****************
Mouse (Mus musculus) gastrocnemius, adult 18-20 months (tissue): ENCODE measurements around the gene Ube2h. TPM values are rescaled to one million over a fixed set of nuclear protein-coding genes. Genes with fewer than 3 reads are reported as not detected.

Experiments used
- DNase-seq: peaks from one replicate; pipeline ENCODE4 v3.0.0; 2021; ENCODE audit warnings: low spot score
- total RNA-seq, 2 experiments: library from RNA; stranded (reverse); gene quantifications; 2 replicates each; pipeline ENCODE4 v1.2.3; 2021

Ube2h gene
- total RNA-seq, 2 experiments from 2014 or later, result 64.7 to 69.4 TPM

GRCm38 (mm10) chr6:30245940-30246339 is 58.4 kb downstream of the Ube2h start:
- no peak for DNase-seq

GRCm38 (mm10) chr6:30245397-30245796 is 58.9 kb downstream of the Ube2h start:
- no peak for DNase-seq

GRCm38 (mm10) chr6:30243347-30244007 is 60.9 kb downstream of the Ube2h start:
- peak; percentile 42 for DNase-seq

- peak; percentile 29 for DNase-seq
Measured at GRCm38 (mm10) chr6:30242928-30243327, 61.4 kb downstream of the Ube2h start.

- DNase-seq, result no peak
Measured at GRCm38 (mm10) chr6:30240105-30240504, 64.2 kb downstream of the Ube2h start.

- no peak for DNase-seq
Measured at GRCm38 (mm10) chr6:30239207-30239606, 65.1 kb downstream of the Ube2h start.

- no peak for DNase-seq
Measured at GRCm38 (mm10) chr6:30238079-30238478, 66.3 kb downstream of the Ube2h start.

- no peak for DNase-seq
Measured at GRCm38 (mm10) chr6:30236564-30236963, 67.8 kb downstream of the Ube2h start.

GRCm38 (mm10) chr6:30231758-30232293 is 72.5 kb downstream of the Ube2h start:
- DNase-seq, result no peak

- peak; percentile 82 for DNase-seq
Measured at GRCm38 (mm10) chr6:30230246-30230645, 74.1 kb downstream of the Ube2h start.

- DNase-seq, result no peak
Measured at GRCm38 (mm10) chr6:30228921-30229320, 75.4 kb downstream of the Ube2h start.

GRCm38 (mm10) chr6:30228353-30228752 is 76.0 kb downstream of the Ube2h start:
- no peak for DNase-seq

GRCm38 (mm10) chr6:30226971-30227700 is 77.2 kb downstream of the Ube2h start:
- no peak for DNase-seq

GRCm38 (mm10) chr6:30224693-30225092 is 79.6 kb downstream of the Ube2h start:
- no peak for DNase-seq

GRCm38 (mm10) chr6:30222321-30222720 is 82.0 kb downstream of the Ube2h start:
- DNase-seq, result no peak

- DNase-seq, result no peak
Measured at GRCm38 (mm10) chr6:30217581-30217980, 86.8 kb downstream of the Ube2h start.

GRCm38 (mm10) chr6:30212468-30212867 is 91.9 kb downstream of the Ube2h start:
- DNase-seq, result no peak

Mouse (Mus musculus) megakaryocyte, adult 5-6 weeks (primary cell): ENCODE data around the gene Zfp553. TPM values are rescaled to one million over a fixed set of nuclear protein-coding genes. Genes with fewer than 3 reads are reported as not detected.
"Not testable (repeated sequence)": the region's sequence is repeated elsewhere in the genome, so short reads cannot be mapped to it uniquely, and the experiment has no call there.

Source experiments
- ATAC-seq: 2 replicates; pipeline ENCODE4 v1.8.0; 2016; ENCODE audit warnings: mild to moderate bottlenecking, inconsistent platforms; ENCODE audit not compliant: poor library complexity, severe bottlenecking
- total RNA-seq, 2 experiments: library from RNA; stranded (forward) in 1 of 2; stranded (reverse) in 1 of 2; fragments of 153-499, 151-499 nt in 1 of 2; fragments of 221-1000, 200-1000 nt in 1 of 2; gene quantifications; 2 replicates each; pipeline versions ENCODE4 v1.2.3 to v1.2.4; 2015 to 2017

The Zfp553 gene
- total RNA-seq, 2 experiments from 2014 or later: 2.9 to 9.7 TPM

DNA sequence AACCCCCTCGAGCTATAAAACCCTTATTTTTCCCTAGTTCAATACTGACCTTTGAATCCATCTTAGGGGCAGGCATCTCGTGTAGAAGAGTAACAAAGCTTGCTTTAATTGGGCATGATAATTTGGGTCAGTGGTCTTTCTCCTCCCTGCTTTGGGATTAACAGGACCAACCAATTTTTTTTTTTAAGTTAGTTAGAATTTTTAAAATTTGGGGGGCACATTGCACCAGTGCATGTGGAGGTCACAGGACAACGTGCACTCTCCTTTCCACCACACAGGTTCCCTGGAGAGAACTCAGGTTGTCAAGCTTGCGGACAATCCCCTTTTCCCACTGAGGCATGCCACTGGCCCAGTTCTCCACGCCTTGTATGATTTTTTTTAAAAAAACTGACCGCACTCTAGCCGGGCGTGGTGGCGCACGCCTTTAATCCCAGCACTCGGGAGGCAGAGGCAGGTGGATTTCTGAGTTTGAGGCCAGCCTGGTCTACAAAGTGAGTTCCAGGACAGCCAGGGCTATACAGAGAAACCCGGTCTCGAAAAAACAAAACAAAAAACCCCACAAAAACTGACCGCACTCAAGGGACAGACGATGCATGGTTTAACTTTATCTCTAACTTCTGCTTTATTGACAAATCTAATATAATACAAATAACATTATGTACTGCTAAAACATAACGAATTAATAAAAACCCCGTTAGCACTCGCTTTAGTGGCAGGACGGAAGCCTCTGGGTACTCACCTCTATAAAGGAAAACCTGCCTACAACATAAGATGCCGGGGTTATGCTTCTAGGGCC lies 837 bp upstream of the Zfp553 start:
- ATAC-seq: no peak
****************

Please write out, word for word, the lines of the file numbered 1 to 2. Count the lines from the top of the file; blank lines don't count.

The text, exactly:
Mouse (Mus musculus) gastrocnemius, adult 18-20 months (tissue): ENCODE measurements around the gene Ube2h. TPM values are rescaled to one million over a fixed set of nuclear protein-coding genes. Genes with fewer than 3 reads are reported as not detected.

Experiments used